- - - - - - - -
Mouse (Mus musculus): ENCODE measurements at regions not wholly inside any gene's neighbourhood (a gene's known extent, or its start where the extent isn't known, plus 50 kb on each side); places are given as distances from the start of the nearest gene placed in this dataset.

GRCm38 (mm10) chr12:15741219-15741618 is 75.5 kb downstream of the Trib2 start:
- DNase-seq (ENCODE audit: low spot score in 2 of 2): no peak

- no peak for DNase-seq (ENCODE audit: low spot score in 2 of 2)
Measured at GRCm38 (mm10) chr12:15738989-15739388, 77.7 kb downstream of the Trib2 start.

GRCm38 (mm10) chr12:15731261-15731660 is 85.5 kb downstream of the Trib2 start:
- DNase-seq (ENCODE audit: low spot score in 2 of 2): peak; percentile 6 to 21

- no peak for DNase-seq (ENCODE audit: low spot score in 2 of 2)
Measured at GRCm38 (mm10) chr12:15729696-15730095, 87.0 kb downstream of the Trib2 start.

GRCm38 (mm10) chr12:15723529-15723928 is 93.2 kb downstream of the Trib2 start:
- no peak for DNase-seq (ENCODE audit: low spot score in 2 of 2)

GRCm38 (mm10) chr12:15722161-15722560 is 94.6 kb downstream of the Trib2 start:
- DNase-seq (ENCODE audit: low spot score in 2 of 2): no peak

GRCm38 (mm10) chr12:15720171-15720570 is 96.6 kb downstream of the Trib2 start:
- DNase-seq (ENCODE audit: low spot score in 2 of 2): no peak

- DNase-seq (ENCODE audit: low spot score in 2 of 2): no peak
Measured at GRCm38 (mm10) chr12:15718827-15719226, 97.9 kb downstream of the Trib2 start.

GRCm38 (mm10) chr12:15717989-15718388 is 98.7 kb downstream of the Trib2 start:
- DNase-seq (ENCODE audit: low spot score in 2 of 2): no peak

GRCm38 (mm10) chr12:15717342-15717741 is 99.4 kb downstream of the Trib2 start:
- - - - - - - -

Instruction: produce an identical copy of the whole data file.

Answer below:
Mouse (Mus musculus): ENCODE measurements at regions not wholly inside any gene's neighbourhood (a gene's known extent, or its start where the extent isn't known, plus 50 kb on each side); places are given as distances from the start of the nearest gene placed in this dataset.

GRCm38 (mm10) chr12:15741219-15741618 is 75.5 kb downstream of the Trib2 start:
- DNase-seq (ENCODE audit: low spot score in 2 of 2): no peak

- no peak for DNase-seq (ENCODE audit: low spot score in 2 of 2)
Measured at GRCm38 (mm10) chr12:15738989-15739388, 77.7 kb downstream of the Trib2 start.

GRCm38 (mm10) chr12:15731261-15731660 is 85.5 kb downstream of the Trib2 start:
- DNase-seq (ENCODE audit: low spot score in 2 of 2): peak; percentile 6 to 21

- no peak for DNase-seq (ENCODE audit: low spot score in 2 of 2)
Measured at GRCm38 (mm10) chr12:15729696-15730095, 87.0 kb downstream of the Trib2 start.

GRCm38 (mm10) chr12:15723529-15723928 is 93.2 kb downstream of the Trib2 start:
- no peak for DNase-seq (ENCODE audit: low spot score in 2 of 2)

GRCm38 (mm10) chr12:15722161-15722560 is 94.6 kb downstream of the Trib2 start:
- DNase-seq (ENCODE audit: low spot score in 2 of 2): no peak

GRCm38 (mm10) chr12:15720171-15720570 is 96.6 kb downstream of the Trib2 start:
- DNase-seq (ENCODE audit: low spot score in 2 of 2): no peak

- DNase-seq (ENCODE audit: low spot score in 2 of 2): no peak
Measured at GRCm38 (mm10) chr12:15718827-15719226, 97.9 kb downstream of the Trib2 start.

GRCm38 (mm10) chr12:15717989-15718388 is 98.7 kb downstream of the Trib2 start:
- DNase-seq (ENCODE audit: low spot score in 2 of 2): no peak

GRCm38 (mm10) chr12:15717342-15717741 is 99.4 kb downstream of the Trib2 start: